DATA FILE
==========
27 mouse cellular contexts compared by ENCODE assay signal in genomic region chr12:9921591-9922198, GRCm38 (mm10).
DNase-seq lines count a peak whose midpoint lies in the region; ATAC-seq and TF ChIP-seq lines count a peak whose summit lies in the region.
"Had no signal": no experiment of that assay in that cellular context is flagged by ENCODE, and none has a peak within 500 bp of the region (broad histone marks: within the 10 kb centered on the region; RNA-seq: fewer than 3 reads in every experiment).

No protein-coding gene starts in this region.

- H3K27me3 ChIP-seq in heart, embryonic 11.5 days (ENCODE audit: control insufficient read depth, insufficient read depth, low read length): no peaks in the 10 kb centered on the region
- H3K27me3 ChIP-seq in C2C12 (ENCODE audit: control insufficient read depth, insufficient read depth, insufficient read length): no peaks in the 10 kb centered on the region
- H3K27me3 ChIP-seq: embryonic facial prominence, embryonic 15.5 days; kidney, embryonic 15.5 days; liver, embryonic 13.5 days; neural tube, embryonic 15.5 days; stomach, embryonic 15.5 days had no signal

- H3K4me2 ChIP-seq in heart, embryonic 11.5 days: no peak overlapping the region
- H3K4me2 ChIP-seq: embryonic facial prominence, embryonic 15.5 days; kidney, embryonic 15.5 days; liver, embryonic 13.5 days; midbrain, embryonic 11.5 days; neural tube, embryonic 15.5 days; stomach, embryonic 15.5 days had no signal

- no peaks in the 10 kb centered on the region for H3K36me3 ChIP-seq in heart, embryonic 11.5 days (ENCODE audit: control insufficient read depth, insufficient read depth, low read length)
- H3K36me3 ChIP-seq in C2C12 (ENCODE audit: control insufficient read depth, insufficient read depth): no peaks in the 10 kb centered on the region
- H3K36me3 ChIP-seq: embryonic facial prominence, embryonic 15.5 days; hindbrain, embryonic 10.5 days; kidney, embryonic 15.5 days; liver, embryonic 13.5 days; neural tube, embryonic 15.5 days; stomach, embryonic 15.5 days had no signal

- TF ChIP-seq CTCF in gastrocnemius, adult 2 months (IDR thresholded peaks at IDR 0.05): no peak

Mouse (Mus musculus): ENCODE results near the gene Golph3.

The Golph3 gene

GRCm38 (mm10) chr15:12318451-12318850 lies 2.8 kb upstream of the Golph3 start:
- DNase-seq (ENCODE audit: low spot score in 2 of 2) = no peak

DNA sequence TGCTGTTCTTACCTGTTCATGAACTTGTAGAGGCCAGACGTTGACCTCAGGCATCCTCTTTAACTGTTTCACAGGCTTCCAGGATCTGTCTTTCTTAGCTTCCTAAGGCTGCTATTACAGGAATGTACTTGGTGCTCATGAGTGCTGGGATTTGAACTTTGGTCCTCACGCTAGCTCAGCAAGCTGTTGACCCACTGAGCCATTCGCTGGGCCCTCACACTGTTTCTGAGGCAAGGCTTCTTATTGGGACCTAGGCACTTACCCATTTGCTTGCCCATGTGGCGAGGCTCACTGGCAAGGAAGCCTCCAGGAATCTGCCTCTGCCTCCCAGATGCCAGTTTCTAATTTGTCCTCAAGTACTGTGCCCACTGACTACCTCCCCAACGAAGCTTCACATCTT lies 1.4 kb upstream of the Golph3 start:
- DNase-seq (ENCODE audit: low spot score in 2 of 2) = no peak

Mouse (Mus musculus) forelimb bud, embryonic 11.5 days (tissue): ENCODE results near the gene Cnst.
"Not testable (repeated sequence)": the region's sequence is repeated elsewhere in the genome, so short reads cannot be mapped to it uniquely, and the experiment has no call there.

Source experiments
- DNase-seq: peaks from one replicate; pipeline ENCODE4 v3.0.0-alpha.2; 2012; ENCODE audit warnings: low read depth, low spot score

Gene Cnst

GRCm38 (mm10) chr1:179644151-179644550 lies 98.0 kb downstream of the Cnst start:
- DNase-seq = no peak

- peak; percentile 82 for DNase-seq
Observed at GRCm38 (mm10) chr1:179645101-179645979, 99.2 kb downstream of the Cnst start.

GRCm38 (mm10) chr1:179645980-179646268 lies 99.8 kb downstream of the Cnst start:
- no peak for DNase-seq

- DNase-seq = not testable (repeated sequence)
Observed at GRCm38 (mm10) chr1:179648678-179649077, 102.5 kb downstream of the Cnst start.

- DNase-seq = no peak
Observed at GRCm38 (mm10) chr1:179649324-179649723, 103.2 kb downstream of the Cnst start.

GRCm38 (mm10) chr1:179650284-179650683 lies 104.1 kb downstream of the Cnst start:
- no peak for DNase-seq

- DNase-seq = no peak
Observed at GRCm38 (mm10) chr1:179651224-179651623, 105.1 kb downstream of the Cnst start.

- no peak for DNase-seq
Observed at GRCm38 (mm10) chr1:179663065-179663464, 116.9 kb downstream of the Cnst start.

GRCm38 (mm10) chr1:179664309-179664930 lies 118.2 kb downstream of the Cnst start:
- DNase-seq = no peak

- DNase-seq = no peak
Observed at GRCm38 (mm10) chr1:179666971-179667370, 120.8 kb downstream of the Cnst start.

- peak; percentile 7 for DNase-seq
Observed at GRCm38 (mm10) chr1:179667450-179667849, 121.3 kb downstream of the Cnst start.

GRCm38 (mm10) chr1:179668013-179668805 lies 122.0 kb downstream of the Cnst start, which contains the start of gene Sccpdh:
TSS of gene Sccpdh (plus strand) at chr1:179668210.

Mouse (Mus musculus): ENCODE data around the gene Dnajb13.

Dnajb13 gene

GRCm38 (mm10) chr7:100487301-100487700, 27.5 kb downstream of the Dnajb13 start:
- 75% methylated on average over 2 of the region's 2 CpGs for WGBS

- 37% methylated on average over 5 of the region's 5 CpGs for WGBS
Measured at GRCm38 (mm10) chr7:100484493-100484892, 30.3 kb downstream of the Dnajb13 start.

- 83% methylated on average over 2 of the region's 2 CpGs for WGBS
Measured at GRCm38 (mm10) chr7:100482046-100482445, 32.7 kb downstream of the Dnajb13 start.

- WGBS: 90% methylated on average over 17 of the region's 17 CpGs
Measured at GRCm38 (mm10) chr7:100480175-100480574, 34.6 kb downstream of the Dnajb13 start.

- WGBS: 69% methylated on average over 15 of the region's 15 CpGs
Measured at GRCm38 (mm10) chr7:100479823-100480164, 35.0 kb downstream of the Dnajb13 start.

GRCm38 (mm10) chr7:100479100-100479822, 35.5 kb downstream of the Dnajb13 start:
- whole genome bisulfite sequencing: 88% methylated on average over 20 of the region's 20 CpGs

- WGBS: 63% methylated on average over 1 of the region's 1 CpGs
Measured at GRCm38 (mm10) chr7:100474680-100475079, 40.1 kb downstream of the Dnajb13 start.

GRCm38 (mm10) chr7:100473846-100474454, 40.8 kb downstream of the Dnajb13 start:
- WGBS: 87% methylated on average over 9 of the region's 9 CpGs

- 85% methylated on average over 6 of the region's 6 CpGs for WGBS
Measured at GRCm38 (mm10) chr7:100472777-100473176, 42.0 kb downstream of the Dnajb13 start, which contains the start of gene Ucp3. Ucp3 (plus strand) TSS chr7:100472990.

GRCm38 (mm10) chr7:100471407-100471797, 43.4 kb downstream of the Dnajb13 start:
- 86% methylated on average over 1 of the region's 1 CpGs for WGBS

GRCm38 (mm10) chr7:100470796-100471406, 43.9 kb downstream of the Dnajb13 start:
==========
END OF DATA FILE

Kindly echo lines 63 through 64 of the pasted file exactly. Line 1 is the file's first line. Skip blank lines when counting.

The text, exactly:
- WGBS: 63% methylated on average over 1 of the region's 1 CpGs
Measured at GRCm38 (mm10) chr7:100474680-100475079, 40.1 kb downstream of the Dnajb13 start.